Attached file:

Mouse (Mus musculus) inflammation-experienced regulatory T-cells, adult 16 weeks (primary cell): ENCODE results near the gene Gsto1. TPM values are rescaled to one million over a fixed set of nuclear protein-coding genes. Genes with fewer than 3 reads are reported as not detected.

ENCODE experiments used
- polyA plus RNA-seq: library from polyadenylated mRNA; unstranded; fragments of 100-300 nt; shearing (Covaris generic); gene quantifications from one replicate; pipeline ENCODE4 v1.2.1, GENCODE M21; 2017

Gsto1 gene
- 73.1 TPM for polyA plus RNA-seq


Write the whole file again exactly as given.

Mouse (Mus musculus) inflammation-experienced regulatory T-cells, adult 16 weeks (primary cell): ENCODE results near the gene Gsto1. TPM values are rescaled to one million over a fixed set of nuclear protein-coding genes. Genes with fewer than 3 reads are reported as not detected.

ENCODE experiments used
- polyA plus RNA-seq: library from polyadenylated mRNA; unstranded; fragments of 100-300 nt; shearing (Covaris generic); gene quantifications from one replicate; pipeline ENCODE4 v1.2.1, GENCODE M21; 2017

Gsto1 gene
- 73.1 TPM for polyA plus RNA-seq